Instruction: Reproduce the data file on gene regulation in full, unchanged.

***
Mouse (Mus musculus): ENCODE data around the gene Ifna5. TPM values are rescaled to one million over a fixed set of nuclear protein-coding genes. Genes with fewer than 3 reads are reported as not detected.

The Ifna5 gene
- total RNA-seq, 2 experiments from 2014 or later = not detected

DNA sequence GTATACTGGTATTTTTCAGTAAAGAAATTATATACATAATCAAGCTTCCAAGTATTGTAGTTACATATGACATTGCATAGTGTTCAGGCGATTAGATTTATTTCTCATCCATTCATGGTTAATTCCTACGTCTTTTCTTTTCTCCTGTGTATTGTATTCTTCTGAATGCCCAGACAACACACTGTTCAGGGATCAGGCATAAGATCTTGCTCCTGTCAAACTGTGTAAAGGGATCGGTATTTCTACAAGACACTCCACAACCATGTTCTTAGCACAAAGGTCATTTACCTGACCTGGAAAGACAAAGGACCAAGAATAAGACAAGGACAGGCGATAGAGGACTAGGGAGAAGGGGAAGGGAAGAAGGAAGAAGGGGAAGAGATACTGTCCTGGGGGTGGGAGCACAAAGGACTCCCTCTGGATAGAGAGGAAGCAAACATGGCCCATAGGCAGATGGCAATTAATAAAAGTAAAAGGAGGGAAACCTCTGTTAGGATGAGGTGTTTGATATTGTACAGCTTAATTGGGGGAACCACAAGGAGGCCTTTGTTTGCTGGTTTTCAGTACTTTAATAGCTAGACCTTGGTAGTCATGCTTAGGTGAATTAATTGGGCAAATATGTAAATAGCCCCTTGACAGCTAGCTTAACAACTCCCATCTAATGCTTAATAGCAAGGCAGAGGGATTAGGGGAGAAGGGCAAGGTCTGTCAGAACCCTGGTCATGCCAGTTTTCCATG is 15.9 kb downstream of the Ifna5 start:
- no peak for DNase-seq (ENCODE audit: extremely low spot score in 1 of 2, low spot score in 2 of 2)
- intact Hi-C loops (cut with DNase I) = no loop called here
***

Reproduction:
Mouse (Mus musculus): ENCODE data around the gene Ifna5. TPM values are rescaled to one million over a fixed set of nuclear protein-coding genes. Genes with fewer than 3 reads are reported as not detected.

The Ifna5 gene
- total RNA-seq, 2 experiments from 2014 or later = not detected

DNA sequence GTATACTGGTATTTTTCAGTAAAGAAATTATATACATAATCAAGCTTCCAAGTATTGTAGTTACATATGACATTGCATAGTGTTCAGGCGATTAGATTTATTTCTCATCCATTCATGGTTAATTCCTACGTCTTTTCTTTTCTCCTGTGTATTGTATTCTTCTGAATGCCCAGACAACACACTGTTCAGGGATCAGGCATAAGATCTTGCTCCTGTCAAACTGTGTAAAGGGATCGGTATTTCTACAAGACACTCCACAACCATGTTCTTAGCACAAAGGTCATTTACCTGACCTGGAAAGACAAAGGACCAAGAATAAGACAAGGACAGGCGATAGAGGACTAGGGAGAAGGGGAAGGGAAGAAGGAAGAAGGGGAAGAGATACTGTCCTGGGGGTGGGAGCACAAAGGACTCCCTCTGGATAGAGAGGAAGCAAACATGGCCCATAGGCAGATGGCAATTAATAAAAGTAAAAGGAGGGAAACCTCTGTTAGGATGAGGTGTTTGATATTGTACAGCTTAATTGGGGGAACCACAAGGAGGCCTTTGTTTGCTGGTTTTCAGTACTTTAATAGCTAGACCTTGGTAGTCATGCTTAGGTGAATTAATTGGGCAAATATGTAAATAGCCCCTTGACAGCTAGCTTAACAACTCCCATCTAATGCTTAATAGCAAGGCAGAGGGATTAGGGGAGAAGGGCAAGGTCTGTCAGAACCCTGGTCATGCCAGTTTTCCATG is 15.9 kb downstream of the Ifna5 start:
- no peak for DNase-seq (ENCODE audit: extremely low spot score in 1 of 2, low spot score in 2 of 2)
- intact Hi-C loops (cut with DNase I) = no loop called here